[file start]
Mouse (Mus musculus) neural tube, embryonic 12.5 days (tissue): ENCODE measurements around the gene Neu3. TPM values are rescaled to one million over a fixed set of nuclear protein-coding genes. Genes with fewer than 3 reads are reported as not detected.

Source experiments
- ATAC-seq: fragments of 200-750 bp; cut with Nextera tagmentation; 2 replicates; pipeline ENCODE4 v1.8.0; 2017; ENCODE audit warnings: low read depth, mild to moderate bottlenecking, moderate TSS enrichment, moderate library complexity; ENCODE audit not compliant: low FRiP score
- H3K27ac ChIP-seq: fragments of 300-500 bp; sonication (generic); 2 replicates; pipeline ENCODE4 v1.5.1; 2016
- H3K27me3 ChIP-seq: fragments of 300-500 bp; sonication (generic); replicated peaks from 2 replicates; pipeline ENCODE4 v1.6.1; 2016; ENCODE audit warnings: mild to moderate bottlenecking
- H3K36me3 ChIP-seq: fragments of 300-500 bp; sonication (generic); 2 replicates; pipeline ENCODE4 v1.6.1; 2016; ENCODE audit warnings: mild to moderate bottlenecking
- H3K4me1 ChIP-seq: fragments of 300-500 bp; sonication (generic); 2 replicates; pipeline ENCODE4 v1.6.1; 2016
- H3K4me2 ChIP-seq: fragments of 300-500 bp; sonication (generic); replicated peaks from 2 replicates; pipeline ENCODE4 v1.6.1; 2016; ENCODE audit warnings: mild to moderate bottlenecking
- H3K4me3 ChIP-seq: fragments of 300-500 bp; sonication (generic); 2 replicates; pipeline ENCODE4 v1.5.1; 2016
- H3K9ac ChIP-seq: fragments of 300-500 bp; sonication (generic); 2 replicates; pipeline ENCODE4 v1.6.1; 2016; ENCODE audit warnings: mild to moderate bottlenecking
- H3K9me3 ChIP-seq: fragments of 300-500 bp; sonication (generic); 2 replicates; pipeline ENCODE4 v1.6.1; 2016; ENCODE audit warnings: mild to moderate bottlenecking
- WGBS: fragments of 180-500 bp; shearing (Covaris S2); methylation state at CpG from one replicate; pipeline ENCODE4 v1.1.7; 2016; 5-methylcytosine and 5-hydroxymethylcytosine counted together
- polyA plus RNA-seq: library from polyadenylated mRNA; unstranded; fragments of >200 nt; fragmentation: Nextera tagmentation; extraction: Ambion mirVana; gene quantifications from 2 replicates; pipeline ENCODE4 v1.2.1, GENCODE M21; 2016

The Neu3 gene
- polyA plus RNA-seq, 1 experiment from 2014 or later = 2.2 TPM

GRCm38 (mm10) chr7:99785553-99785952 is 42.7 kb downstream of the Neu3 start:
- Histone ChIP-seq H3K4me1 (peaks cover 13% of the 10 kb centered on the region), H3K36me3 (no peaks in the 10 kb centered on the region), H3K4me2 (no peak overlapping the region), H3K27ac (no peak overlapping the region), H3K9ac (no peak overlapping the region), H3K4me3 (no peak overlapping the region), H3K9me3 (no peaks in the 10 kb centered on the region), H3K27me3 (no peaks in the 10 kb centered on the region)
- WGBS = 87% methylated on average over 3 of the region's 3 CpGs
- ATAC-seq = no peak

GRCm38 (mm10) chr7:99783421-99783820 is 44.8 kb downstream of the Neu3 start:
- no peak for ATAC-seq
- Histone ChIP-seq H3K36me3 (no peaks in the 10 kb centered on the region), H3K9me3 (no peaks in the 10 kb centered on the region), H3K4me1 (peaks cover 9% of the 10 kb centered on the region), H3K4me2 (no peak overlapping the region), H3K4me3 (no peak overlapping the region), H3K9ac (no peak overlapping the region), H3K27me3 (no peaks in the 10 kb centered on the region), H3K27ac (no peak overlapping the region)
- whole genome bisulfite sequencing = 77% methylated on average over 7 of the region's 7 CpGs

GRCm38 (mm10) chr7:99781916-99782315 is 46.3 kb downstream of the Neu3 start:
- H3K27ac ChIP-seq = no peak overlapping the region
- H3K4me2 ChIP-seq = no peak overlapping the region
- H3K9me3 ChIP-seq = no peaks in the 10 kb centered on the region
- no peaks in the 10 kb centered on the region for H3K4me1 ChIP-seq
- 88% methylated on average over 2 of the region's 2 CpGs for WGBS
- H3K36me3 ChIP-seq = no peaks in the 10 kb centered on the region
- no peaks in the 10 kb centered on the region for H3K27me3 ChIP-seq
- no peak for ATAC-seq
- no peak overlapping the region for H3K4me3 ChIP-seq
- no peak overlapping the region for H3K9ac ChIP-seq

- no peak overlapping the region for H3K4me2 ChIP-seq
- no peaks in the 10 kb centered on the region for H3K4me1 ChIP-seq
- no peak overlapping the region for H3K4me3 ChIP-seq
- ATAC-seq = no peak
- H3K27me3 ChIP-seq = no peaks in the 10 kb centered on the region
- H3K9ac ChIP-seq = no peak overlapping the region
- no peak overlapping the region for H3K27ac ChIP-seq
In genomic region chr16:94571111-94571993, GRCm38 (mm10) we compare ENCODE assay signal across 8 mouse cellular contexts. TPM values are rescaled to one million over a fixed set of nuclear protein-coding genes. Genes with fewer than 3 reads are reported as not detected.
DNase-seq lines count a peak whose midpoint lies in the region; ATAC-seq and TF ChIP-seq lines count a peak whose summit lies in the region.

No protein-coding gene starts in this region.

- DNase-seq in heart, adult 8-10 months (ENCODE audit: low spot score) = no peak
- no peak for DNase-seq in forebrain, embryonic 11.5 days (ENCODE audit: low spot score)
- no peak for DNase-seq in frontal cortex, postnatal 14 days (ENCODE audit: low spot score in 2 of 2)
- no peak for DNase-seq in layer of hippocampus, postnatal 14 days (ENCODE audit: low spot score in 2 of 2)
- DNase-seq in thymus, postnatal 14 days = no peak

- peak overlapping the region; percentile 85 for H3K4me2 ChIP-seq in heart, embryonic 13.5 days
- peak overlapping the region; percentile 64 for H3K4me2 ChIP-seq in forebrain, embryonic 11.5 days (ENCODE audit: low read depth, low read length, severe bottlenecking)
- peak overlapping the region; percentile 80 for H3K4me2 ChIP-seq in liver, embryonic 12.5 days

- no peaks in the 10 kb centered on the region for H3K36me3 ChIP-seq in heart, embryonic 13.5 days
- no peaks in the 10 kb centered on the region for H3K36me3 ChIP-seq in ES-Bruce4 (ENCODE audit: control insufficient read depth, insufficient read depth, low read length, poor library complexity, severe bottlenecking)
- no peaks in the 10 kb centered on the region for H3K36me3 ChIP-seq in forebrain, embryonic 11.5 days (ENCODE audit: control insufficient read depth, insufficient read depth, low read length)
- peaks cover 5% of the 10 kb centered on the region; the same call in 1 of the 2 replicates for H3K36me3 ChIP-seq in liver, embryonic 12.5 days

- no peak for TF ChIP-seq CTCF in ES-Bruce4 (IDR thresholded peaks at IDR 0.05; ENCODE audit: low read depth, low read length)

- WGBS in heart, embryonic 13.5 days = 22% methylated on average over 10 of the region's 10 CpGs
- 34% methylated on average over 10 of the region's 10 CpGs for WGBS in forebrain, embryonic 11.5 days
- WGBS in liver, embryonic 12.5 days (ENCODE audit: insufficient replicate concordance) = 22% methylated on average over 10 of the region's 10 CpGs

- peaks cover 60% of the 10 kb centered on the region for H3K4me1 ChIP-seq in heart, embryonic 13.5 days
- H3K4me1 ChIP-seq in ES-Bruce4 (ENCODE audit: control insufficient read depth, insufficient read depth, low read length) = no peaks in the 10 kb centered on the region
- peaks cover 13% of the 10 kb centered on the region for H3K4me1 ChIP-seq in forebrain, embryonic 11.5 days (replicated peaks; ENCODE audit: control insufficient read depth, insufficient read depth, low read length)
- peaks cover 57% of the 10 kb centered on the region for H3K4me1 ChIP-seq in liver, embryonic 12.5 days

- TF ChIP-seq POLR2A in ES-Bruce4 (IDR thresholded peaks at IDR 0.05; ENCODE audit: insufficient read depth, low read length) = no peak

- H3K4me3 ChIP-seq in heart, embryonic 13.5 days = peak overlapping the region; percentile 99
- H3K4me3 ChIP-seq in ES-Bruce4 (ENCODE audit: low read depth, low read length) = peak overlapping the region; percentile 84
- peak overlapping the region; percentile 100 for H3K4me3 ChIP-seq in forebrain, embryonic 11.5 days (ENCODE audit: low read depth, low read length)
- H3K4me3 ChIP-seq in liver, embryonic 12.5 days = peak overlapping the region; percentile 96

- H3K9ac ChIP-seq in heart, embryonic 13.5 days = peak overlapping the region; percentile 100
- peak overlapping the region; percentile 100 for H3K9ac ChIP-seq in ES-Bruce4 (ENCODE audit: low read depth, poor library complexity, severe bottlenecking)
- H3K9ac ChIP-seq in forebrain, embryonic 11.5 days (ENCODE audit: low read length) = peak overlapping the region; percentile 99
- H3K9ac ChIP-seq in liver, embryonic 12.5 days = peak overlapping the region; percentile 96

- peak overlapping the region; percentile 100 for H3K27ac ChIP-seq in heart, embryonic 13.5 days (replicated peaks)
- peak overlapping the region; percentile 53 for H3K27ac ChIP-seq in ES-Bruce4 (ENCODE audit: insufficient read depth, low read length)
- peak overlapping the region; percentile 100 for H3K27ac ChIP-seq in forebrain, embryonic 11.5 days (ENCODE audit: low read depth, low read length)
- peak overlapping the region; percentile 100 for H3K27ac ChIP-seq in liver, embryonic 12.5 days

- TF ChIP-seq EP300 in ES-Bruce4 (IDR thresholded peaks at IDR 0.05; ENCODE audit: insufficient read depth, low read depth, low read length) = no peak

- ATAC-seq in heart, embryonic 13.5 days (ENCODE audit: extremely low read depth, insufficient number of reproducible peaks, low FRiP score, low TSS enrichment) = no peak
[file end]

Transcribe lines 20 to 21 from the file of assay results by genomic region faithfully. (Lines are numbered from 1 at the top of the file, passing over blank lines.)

GRCm38 (mm10) chr7:99783421-99783820 is 44.8 kb downstream of the Neu3 start:
- no peak for ATAC-seq